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Updated March 8, 2002
This site designed and maintained by John's granddaughter, Carol Andrejak

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This story about my grandparents is partly based on fact, partly based on memories, and partly surmised. Anyone having information that corrects or adds to the details is welcome to contact me at my address below.


John with his daughter, and my mother, AlicePeder Johannes Svendsen was born in the tiny parish of Slaglille, Alsted, SorÝ, Denmark in a house called Sejehuset. The occasion of his birth was duly noted by the pastor of the picturesque church in the center of town. He was born in blustery March on the 29th in 1892 and was the ninth son in a row for Jacob Konrad Svendsen and Karen Marie Hansen who then had a daughter, another son, another daughter, and another son. Peder had two older brothers, Christian Konrad, and Carl August. They emigrated from Denmark in the spring of 1903, on the Danish steamer, "Hellig Olav," destination Racine, Wisconsin. Christian Konrad was born November 22, 1881 and Carl August was born in April 24, 1885. They were 22 and 17 years old when they left Copenhagen for America.

Upon arriving in the United States, the brothers Americanized their names to Conrad Svendsen and August Swenson. In 1914, August convinced his younger brother, Peder, to come to the United States -- it also helped, I suppose, that August paid for his brother's passage. There was a world war going on after all and at the time, Peder was 22 years old. He had moved away from Slaglille to a town just to the south called Broby. When he made the decision to emigrate, he traveled to Copenhagen and registered his ticket with the police. On the 14th of May he boarded the "SS United States" bound for New York. When he arrived twelve days later on the 26th, he had $40 in his pocket - enough to travel to Genoa Junction, Wisconsin to join his brother. Peder eventually changed his name to John Peter and settled on a farm near Genoa Junction. One year he and August planted cabbage and an early frost killed the entire crop. After that disaster, family tradition has it that August moved to Chicago.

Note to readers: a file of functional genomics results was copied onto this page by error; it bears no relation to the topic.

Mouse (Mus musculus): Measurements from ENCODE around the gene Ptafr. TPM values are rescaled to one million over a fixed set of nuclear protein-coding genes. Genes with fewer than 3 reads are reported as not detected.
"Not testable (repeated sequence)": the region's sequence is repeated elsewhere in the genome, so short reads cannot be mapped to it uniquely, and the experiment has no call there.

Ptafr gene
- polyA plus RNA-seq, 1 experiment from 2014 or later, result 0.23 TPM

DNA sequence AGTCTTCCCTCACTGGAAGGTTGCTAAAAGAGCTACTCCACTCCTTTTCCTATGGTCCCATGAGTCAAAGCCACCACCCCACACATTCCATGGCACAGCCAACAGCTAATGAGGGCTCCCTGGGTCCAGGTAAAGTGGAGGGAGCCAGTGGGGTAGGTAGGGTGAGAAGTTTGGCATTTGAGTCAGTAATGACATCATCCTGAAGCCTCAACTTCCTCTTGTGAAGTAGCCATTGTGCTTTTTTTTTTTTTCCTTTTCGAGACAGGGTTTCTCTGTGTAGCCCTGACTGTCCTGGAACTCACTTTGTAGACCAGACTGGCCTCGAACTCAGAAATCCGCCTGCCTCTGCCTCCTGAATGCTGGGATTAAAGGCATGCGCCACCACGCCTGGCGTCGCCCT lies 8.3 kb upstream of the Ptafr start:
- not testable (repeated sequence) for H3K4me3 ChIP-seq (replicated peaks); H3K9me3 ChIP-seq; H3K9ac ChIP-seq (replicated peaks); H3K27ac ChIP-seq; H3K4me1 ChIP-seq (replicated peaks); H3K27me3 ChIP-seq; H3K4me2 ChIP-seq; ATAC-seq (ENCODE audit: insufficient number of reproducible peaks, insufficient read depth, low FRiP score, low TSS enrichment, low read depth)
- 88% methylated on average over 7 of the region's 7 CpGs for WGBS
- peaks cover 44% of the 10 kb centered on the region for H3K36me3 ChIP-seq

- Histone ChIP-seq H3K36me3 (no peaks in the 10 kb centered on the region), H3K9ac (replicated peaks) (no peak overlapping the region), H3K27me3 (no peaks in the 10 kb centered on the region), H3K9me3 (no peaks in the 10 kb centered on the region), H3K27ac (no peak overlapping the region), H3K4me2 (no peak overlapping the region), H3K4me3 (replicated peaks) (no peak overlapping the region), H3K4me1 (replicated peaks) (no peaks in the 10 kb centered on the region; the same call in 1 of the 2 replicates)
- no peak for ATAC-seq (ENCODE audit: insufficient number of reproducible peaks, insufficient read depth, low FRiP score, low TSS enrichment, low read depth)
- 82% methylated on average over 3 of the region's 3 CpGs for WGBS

John must have decided that the Army had to be better than the gamble of farming so he became naturalized in 1918 and served a stint in the Georgia Remount Division. It is not yet known whether John met his future wife, Gladys, before or after his military service. Maybe he met her before leaving and when he came back he found work in the Borden's milk factory in Genoa City. With a job, they could now get married. Gladys Mae Landon was born in Ontorio, Wisconsin on November 23, 1900 and her parents were Willis Landon and Charlotte Hayes. Her father and brother, Orville, worked in the same milk factory as John. At the time, John stood five feet, four inches tall. He had light hair and brown eyes. The couple were married on October 25, 1919 in Woodstock, Illinois. Gladys was 19 and John was 27.

Their first two sons, John, Jr. and Wesley, were born in Genoa City -- John, Jr. in 1921 and Wesley in 1922. After the birth of their third son, Victor, in 1925, the family moved to Orangeville when John was transferred to another Borden's milk plant. Later the family moved to Freeport, Illinois where John worked in a Stovess factory. There he galvanized parts for windmills destined for South America. In 1927, their first daughter, Audrey, was born. The growing family eventually moved to Browntown, Wisconsin, where John went back to work for Borden's firing the boilers. During his ten years at Borden's, the family celebrated the arrival of Doris in 1932, Alice in 1935, and then another son, Don, in 1938.

When the Depression came, John was farming again now that he had several sons old enough to help. He also worked at a sandplant for a dollar a day as a watchman. When Roosevelt created the New Deal, John worked for the WPA. They would pick up their shovels at Madrell's store in Browntown and walk down to Starks (about a mile) and start shoveling the snow off the roads. That was how the roads got plowed. In 1940 the final addition to the family arrived, another daughter, Elsie.

John farmed until he had a stroke in his fifties. Gladys nursed him until his death in 1953, two days before his daughter (and my mother), Alice's, birthday. In October, 1992, Gladys joined her husband for eternity. Here now is a list of their descendents.


A list of John Peter's Ancestors


Genealogy Report


Pictures of John

Mailing Listowner graphic

A list of John Peter's Descendents


I wish to thank my Danish cousins Preben Hartz for his generosity and help and Flemming Svendsen; and also B. Mathias Askholm.
A picture of the town sign for Slaglille. Taken by Preben Hartz. This site is generously
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